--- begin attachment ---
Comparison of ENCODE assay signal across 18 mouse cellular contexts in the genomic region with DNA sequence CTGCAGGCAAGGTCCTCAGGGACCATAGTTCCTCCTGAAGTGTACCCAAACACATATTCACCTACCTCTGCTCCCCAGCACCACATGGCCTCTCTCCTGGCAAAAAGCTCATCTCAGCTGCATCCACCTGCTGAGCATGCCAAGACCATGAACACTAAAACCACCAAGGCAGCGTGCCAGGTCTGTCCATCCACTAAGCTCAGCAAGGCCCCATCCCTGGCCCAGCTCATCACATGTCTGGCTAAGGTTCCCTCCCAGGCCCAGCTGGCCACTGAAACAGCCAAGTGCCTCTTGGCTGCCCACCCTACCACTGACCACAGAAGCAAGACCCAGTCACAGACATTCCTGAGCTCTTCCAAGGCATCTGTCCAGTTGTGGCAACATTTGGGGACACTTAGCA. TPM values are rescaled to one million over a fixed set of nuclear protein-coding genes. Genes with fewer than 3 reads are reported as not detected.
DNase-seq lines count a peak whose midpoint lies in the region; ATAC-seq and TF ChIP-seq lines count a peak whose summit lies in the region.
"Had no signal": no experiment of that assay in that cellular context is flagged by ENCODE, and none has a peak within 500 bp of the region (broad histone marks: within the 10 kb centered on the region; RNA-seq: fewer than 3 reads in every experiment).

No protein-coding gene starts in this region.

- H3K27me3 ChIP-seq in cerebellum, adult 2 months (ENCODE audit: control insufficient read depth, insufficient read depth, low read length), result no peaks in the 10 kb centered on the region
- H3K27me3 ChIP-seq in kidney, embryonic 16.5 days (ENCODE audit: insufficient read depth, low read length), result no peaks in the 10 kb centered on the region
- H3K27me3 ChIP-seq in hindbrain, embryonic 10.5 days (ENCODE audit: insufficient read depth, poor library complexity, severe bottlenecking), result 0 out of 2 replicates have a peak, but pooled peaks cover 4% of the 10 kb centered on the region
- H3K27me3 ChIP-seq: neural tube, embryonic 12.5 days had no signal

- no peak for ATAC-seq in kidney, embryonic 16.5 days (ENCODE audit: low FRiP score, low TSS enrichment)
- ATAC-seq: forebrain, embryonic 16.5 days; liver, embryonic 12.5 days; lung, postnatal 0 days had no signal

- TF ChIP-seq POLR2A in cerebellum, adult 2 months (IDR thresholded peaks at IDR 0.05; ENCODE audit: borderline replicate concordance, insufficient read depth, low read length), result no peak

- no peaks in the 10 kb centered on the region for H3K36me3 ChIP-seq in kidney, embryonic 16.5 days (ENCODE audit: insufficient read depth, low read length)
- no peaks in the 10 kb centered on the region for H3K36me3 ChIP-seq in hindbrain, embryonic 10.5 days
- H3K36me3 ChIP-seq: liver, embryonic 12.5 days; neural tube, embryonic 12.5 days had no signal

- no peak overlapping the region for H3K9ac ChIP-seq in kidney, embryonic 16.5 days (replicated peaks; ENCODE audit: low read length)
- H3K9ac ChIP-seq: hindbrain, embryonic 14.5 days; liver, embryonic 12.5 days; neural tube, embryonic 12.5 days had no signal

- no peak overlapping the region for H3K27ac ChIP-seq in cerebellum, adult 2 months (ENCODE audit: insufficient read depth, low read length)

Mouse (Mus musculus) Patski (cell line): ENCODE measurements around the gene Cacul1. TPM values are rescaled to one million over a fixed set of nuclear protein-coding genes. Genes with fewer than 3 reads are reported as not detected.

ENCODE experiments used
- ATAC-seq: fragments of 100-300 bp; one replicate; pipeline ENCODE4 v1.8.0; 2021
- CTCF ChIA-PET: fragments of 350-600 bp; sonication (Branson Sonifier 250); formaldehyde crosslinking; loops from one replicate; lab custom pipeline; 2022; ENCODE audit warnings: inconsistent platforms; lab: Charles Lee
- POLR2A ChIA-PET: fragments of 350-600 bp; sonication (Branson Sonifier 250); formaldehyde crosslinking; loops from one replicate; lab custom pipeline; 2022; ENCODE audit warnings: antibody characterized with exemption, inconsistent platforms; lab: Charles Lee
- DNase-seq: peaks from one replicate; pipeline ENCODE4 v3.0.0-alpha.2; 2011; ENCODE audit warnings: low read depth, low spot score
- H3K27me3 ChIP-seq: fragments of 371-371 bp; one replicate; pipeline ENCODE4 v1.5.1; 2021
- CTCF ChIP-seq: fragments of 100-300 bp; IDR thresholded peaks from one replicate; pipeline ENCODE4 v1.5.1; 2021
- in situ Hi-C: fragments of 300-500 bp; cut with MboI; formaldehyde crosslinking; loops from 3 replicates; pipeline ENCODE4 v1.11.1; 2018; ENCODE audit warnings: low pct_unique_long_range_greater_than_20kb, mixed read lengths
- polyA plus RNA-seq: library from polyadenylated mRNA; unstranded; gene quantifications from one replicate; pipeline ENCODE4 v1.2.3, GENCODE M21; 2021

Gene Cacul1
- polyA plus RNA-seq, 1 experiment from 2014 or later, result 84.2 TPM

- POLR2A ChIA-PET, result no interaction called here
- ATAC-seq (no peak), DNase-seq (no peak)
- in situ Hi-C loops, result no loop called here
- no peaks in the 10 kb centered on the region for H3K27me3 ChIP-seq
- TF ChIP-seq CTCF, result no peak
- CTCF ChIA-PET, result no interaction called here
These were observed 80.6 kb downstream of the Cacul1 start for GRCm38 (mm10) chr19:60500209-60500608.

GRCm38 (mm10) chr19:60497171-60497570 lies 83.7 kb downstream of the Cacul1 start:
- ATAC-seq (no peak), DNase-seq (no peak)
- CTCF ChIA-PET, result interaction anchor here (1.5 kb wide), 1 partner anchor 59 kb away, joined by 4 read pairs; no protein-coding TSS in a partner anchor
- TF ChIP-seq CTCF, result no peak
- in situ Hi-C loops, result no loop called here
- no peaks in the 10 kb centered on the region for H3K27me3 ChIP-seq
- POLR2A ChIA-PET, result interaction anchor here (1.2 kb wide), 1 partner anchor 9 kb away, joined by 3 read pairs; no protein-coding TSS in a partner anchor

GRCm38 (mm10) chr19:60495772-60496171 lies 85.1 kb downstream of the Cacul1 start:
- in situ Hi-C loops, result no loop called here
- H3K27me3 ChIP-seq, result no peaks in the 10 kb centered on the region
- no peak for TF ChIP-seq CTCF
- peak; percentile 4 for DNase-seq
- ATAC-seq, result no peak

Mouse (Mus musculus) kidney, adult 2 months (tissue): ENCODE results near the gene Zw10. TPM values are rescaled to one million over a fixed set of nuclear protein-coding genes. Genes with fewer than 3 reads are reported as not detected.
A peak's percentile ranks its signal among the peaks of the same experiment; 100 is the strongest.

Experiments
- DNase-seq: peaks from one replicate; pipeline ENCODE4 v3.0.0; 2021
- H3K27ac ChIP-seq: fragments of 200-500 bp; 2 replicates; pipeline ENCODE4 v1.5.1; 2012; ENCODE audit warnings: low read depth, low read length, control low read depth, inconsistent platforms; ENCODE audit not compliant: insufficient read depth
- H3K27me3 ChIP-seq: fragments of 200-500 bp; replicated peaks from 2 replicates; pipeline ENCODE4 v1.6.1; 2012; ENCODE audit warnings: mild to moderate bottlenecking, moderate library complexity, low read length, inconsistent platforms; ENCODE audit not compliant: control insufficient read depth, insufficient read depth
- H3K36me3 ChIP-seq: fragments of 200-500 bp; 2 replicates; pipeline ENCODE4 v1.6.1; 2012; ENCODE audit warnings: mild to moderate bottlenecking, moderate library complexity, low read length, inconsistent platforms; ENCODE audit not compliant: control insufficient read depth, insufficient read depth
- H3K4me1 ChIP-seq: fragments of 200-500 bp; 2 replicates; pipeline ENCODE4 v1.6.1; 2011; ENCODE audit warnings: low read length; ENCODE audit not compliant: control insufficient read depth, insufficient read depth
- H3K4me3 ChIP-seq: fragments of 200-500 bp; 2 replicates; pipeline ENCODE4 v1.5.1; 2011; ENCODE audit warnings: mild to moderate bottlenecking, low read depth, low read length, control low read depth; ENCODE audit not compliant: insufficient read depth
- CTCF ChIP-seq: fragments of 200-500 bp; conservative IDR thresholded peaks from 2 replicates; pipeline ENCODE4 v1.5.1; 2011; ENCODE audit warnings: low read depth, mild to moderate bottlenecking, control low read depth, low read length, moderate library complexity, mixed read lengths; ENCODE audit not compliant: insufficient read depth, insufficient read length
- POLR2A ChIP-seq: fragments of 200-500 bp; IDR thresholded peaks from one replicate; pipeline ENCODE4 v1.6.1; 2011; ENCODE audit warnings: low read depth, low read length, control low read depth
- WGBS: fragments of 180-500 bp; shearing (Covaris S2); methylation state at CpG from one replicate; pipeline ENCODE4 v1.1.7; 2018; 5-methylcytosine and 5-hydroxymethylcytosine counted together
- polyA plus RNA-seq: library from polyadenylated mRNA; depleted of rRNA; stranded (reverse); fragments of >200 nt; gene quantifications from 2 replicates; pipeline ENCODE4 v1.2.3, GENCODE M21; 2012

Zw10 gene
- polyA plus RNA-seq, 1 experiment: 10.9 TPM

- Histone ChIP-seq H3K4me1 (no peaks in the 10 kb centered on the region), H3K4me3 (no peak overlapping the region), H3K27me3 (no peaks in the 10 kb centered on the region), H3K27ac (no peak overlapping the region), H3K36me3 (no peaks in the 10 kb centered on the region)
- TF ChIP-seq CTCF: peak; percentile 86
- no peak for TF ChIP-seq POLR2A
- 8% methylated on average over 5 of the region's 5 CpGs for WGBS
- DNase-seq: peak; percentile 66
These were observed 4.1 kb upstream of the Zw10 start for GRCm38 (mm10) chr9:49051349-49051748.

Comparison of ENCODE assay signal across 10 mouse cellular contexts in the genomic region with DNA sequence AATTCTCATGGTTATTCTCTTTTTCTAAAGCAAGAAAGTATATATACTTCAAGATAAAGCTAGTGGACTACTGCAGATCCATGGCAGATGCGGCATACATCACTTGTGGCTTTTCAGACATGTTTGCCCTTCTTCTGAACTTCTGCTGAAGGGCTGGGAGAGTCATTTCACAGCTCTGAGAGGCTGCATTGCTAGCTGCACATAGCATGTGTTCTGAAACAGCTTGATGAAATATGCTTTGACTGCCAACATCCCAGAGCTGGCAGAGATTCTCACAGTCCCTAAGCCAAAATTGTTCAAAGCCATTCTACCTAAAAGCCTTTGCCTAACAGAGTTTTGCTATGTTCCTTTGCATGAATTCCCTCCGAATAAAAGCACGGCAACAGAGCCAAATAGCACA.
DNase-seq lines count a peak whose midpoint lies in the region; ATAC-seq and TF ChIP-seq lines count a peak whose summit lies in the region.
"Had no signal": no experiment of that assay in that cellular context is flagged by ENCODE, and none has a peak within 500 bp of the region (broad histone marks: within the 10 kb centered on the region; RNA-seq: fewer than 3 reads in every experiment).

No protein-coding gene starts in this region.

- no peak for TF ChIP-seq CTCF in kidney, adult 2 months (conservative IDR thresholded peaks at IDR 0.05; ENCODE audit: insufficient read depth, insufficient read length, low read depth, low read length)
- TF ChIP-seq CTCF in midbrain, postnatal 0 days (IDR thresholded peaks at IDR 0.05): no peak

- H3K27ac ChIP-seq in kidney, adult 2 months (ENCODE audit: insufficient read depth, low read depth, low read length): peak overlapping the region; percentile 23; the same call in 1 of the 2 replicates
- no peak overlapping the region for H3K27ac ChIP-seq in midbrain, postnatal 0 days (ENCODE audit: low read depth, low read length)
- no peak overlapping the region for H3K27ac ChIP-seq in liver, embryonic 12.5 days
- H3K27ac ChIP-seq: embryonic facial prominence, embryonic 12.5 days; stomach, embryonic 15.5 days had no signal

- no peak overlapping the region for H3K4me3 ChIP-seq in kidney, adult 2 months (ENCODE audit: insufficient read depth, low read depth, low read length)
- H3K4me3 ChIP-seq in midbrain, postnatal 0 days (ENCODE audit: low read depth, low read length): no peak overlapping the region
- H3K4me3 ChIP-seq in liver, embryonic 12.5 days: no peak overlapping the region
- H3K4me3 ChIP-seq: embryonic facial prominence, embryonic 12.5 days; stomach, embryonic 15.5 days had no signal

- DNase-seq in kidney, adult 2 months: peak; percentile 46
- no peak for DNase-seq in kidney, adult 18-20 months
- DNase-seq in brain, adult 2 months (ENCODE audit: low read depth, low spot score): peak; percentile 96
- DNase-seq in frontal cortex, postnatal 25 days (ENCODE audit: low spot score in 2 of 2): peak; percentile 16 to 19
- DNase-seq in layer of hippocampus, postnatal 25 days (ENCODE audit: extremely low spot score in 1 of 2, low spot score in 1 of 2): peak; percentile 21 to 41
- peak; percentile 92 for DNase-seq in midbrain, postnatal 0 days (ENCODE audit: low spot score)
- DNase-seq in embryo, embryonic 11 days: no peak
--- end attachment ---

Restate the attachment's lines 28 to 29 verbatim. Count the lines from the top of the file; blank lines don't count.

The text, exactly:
Gene Cacul1
- polyA plus RNA-seq, 1 experiment from 2014 or later, result 84.2 TPM